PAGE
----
I found a sequel to the Holland piece and am praying to get to this point some day:
Celebrating Holland - I'm Home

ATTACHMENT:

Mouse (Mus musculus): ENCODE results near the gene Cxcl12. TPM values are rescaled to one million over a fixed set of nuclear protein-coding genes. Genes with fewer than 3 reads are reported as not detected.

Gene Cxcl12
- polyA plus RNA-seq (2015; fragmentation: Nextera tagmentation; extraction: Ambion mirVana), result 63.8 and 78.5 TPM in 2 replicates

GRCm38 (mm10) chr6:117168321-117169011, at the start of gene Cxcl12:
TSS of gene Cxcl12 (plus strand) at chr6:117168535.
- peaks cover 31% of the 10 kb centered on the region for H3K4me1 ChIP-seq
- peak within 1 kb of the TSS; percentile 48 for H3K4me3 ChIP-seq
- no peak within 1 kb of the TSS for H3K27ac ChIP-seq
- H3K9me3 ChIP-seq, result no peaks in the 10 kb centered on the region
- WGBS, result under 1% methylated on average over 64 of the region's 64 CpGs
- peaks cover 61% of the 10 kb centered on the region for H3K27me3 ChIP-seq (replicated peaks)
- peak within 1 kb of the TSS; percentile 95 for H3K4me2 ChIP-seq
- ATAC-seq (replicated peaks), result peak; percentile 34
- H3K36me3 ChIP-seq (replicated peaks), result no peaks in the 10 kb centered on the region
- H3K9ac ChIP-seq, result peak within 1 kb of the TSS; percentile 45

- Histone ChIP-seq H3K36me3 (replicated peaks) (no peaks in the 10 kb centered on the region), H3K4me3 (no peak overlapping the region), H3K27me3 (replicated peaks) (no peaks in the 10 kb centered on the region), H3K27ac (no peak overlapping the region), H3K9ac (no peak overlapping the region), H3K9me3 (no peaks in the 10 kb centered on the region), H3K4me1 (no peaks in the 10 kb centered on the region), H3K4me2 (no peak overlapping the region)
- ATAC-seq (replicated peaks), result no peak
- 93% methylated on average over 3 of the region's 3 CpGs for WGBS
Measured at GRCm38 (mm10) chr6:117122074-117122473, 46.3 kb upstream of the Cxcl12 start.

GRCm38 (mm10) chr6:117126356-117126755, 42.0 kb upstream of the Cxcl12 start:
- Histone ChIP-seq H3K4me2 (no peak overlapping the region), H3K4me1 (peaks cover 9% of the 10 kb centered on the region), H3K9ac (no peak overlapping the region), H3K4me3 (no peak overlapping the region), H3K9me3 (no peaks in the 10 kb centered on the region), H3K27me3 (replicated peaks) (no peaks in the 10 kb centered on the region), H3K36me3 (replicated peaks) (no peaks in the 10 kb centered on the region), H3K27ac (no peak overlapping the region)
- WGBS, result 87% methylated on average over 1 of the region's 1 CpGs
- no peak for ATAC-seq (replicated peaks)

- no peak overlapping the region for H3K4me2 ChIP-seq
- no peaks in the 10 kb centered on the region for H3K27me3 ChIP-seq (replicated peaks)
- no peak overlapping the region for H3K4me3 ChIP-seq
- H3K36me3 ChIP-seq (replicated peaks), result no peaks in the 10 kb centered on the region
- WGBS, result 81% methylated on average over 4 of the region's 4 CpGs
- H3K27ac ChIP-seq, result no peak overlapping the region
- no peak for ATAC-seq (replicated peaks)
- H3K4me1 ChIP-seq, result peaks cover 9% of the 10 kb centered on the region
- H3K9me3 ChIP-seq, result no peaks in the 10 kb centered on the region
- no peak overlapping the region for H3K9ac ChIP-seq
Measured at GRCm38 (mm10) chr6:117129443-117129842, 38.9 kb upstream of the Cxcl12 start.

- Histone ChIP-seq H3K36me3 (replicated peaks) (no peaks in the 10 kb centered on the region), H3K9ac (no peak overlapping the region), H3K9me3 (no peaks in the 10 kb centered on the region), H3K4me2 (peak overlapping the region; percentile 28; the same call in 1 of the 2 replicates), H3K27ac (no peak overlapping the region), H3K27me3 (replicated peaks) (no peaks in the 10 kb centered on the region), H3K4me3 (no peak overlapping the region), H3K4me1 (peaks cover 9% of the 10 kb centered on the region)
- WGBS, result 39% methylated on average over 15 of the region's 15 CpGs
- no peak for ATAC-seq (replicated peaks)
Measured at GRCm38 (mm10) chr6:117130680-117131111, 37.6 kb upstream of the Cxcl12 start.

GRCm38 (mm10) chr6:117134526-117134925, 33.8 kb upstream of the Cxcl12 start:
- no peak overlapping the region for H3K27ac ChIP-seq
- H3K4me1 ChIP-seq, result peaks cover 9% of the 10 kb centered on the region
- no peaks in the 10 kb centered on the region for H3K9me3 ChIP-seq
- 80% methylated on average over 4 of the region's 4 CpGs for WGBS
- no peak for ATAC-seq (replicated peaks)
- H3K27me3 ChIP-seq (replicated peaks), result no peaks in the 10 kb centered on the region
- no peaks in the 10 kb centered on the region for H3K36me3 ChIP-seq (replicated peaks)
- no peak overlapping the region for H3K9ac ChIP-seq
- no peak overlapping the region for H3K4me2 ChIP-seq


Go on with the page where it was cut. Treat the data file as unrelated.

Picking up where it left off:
I have been in Holland for a while now. It has become home. I have had time to catch my breath, to settle in and adjust, and to accept this different trip than I'd planned.I reflect back on those years when I first landed in Holland and remember clearly my shock, my fear, my anger. In those first few years, I tried to get back to Italy as planned, but Holland was where I was to stay. Today, I can say how far I have come on this unexpected journey, how much I have learned about Holland. But it has been a journey of time.I worked hard. I bought new guidebooks. I learned a new language, and I slowly found my way around in Holland. I met others whose plans had changed like mine and who could share my experience. Some of these fellow travellers had been in Holland longer than I and were seasoned guides, assisting me along the way. Many have encouraged me and have taught me to open my eyes to the wonder and gifts to behold in this new land. We supported one another, some have become very special friends, and I have discovered a community of caring. Holland isn't so bad.I think that Holland is used to wayward travellers like me and has become a land of hospitality, reaching out to welcome, assist, and support newcomers. Over the years, I've wondered what life would have been like if I'd landed in Italy as planned. Would life have been easier? Would it have been as rewarding? Would I have learned the important lessons I benefit from today?Sure, this journey has been challenging and at times I would (and still do) stomp my feet and cry out in frustration and protest. And, yes, Holland is slower paced and less flashy that Italy, but this, too, has been an unexpected gift. I have learned to slow down and look closer at things, with a new appreciation for the remarkable beauty of Holland. I have discovered that it doesn't matter where you land. What's more important is what you make of your journey and how you see and enjoy the very special things that Holland has to offer. I have come to love Holland and call it home.Yes, I landed in a place I hadn't planned. Yet I am thankful, for this destination has been richer than I could have imagined!